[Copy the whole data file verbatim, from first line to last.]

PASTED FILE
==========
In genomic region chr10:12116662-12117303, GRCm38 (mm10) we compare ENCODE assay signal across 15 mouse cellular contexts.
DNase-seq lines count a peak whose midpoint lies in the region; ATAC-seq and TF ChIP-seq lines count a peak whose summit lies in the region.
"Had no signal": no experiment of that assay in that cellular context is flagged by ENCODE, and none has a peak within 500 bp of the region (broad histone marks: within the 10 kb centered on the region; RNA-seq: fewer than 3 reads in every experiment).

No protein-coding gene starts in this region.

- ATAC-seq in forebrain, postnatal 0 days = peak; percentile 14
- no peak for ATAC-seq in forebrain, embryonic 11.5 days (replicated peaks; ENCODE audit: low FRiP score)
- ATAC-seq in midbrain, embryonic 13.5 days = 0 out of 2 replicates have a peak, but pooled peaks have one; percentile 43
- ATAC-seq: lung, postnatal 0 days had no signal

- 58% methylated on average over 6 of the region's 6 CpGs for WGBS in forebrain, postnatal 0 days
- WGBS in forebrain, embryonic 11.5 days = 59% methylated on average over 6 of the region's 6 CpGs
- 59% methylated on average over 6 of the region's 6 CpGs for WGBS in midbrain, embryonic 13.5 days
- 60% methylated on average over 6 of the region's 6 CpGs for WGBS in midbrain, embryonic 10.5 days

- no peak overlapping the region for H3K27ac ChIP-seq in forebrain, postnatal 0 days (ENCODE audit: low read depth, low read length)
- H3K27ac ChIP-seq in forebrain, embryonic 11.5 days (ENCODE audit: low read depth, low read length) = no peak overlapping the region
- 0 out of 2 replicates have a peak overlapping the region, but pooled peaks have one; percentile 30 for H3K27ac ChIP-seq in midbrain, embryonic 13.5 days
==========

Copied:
In genomic region chr10:12116662-12117303, GRCm38 (mm10) we compare ENCODE assay signal across 15 mouse cellular contexts.
DNase-seq lines count a peak whose midpoint lies in the region; ATAC-seq and TF ChIP-seq lines count a peak whose summit lies in the region.
"Had no signal": no experiment of that assay in that cellular context is flagged by ENCODE, and none has a peak within 500 bp of the region (broad histone marks: within the 10 kb centered on the region; RNA-seq: fewer than 3 reads in every experiment).

No protein-coding gene starts in this region.

- ATAC-seq in forebrain, postnatal 0 days = peak; percentile 14
- no peak for ATAC-seq in forebrain, embryonic 11.5 days (replicated peaks; ENCODE audit: low FRiP score)
- ATAC-seq in midbrain, embryonic 13.5 days = 0 out of 2 replicates have a peak, but pooled peaks have one; percentile 43
- ATAC-seq: lung, postnatal 0 days had no signal

- 58% methylated on average over 6 of the region's 6 CpGs for WGBS in forebrain, postnatal 0 days
- WGBS in forebrain, embryonic 11.5 days = 59% methylated on average over 6 of the region's 6 CpGs
- 59% methylated on average over 6 of the region's 6 CpGs for WGBS in midbrain, embryonic 13.5 days
- 60% methylated on average over 6 of the region's 6 CpGs for WGBS in midbrain, embryonic 10.5 days

- no peak overlapping the region for H3K27ac ChIP-seq in forebrain, postnatal 0 days (ENCODE audit: low read depth, low read length)
- H3K27ac ChIP-seq in forebrain, embryonic 11.5 days (ENCODE audit: low read depth, low read length) = no peak overlapping the region
- 0 out of 2 replicates have a peak overlapping the region, but pooled peaks have one; percentile 30 for H3K27ac ChIP-seq in midbrain, embryonic 13.5 days